Sunday, November 30, 2008


Here's Ben rolling out pie crust dough on Thanksgiving morning. What a hard worker!

Friday, November 28, 2008

It's raining, it's pouring....

We just got back from spending Thanksgiving with Neil's parents. My mother-in-law Hedy observed this gem yesterday morning: Ben was listening to his Peter Paul and Mommy CD while playing with toys. At one point, he started tapping his head. At first Hedy couldn't figure out why. Then, a second later, the lyric "bumped his head and he went to bed" came up!

See, the amazing thing about this is that even while he was distracted by other things and the music was in the background, he heard it well enough to recognize what song was playing and remember what lyrics came next!

No, we didn't teach him to do this. This was apparently his natural response to the song.

Thursday, November 27, 2008

How do you get a CI, anyway?

Well, first you have to be deaf. The FDA guidelines currently require that you have severe-to-profound bilateral sensorineural deafness, that you do not receive benefit from hearing aids, and that you're at least a year old. Well, phooey on them. The FDA guidelines are just that -- guidelines, and not legally binding.

Ben does indeed have severe-to-profound bilateral sensorineural deafness. The hearing loss classifications (mild, moderate, severe, profound) are determined by hearing thresholds, as given in decibels (dB). (Actually, they are given in dB HL, i.e. hearing loss decibels. Nobody has been able to give me a straight answer as to exactly what these are, and how they are related to the regular decibel system, which essentially tells you how loud a sound is. Specifically, the number of decibels is the logarithm of the power of the sound. But I digress.) For example, if you hear nothing below 90 dB, then you are profoundly deaf. This is all complicated by the fact that almost nobody has the same degree of loss over the entire frequency range. Typically, a person has better hearing at low frequencies than high ones. In his left (better) ear, Ben hears "low" frequencies (low for the purposes of speech perception, namely 500 Hz) at around 65 dB. Higher frequencies he doesn't hear until around 80-90 dB. So the hearing loss in his left ear is severe-to-profound. The loss in his right ear is profound.

The "sensorineural" part means that the hearing loss is due to problems in the inner ear, auditory nerve, or higher levels of auditory processing, as opposed to an obstruction or abnormality in the outer or middle ear. In Ben's case, the culprit is the hair cells in the cochlea.

Some people have a "reverse slope" hearing loss, meaning that they hear better at high frequencies. (Leah, if you're reading this, I'm thinking of Nolan here.)

The FDA used to require a profound hearing loss for CI candidacy. Then it was discovered that profoundly deaf people with CIs performed better than severely deaf people without them, and it seemed a bit unfair to deny the latter group the benefits of a CI. In fact, I think that people with CIs often perform better than people with moderate hearing losses; however, at that point, the benefits may not be substantial enough to warrant the costs and risks of surgery.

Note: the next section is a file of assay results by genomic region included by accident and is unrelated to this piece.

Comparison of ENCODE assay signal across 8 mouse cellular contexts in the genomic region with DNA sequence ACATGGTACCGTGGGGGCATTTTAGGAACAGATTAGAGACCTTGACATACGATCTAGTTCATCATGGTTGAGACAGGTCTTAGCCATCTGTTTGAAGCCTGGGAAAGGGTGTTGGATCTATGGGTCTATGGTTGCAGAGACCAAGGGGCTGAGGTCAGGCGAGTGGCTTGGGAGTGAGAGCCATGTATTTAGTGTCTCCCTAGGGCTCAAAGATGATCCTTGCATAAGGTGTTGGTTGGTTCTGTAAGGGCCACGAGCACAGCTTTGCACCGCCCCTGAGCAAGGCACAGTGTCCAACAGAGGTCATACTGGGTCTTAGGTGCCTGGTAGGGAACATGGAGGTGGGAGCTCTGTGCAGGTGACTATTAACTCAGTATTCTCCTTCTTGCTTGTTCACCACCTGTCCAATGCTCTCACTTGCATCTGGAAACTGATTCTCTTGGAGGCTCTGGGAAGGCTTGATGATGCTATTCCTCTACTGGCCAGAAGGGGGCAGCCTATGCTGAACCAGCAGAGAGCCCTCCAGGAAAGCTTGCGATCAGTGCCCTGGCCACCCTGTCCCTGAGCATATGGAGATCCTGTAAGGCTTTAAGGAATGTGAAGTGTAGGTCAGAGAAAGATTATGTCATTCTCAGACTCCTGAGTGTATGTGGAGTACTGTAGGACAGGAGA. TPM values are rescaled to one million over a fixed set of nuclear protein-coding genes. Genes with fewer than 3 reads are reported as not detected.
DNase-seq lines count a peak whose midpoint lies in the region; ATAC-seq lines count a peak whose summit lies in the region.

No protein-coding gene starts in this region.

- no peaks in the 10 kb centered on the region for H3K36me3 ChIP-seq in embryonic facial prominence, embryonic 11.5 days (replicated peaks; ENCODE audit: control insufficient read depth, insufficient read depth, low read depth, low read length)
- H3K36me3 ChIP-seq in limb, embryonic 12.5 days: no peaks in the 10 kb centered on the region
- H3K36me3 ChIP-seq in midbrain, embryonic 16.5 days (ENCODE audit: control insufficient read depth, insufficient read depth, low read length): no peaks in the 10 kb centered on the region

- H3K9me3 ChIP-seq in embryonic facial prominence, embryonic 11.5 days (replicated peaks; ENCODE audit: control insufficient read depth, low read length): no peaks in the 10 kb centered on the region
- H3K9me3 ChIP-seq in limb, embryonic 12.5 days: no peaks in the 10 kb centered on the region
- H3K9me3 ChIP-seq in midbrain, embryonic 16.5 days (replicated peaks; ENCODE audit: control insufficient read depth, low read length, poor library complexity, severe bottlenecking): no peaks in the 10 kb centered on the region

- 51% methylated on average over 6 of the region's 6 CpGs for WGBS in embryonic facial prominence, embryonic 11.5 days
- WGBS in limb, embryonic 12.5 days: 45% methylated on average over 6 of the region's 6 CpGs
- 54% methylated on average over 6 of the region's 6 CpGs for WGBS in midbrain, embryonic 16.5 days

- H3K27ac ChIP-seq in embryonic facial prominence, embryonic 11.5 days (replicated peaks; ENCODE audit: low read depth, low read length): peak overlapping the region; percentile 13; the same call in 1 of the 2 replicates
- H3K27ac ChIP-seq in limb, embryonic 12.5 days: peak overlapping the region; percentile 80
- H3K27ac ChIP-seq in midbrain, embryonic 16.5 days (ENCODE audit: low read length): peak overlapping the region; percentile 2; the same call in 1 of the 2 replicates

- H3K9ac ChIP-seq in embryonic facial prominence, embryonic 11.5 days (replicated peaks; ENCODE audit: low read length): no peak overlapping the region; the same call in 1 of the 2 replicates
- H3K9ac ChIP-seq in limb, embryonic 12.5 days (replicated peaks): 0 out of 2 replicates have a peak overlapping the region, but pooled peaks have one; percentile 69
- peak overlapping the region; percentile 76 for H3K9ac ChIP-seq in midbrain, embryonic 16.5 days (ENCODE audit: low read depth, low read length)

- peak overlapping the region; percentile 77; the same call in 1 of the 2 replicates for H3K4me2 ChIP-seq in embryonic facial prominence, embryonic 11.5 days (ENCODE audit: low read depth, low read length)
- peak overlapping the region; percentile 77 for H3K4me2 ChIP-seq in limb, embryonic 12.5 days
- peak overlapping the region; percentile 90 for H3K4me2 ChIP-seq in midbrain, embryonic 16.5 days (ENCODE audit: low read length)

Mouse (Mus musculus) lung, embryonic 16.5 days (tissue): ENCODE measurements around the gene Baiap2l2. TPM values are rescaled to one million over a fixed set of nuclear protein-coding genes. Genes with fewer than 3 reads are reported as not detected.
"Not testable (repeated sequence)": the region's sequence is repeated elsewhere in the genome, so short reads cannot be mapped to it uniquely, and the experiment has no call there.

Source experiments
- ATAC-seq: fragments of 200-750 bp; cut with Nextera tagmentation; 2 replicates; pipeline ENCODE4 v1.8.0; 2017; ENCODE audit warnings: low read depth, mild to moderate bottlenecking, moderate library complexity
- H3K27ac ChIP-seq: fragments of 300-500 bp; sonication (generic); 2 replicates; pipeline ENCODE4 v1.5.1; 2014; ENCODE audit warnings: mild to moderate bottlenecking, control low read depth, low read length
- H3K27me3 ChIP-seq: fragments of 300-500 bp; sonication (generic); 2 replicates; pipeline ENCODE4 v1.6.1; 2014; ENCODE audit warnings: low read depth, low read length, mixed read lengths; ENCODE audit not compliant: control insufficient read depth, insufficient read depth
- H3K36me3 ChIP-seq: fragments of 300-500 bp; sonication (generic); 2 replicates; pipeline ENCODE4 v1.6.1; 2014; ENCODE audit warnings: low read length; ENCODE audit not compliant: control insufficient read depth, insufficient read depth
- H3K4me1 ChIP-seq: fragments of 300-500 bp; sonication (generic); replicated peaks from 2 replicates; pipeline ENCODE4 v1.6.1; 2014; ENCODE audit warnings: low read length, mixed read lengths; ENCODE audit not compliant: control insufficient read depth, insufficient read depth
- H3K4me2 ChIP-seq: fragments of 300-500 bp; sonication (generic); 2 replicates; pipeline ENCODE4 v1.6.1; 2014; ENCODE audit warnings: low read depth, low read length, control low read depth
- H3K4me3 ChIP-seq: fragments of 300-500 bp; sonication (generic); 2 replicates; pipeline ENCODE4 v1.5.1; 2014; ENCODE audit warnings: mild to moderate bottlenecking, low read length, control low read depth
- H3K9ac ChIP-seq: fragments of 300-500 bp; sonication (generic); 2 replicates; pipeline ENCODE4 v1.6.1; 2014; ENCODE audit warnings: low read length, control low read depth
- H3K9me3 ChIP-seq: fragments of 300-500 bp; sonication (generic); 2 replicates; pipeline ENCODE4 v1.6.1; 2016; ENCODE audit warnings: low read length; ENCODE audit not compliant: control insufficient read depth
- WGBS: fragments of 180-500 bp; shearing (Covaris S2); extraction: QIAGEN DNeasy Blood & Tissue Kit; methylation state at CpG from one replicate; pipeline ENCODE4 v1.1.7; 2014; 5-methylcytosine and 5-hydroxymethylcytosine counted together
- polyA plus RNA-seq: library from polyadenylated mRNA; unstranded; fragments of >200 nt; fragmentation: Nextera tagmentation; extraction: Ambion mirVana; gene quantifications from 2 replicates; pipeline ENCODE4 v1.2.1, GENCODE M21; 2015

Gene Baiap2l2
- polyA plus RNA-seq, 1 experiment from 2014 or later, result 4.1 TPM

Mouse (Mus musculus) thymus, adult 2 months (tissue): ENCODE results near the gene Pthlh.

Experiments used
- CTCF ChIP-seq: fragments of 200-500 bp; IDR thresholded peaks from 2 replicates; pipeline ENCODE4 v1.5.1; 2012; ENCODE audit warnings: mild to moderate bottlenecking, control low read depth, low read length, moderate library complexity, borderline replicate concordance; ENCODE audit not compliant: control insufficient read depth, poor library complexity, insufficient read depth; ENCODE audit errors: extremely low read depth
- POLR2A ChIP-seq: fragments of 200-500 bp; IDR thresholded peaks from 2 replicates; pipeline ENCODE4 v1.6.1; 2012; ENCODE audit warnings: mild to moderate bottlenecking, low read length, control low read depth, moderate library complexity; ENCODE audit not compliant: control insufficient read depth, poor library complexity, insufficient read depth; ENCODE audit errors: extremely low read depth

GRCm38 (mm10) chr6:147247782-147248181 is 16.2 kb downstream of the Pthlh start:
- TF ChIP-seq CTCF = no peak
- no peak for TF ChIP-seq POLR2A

You need to undergo a trial period with hearing aids in order to demonstrate that you do not receive (sufficient) benefit from them. Ben was first fitted with aids back in January of 2008. After a couple of months, we were increasingly confident that he was getting some meaningful sound in his left ear, but it seemed like there wasn't much going on in the right. This was verified by a number of hearing tests in Buffalo and at the NYU Cochlear Implant Center, where we went for candidacy evaluation in June. We took advantage of the hearing in his left ear to pump as much sound and language into him as we could, and I think this early exposure has been very beneficial to him. But it was pretty clear that the amount and quality of sound that he was getting with the aids was insufficient for spoken language development over the long haul.

Another thing you need before CI surgery is a CT scan or MRI, to look for structural abnormalities that might complicate the surgery or render the implant ineffective. Ben had a CT scan in May.

Now, Ben was implanted at 8.5 months. Increasingly, CI surgeons are implanting before 12 months. Some implant centers still refuse to do this. One of the reasons that we travelled to New York City is that the NYU Center has done many implantations at less than 12 months. We are absolutely convinced that Ben's rapid and easy progress with hearing and language with the CI is largely due to his early implantation, and the extra four months of hearing this bought him at a crucial period of development.

Our insurance company was not so enthusiastic, though. After initially telling us over the phone that they had no minimum age requirement for CI surgery, they then refused to approve the procedure, on the basis that implantation before 12 months is still considered "experimental." We found this out a few days before we were supposed to head back to NYU for the surgery. Maybe I'll give the full story of our insurance battle in a future post, but the short version is that we launched an expedited appeal, our surgeon intervened on our behalf, and eventually we were approved. Our surgery date had to be pushed back a little over a week, but that and a boatload of stress were the only costs to us.

So Ben went in for CI surgery on Friday, July 11. The operation went beautifully and quickly. We spent one night in the hospital, and he was discharged around noon the next day. He recovered very quickly. The device was not activated until July 31, because the incision site needs to heal completely. I'll give a full account of activation another time. This post is already quite long enough!

Saturday, November 22, 2008

Blocks in Box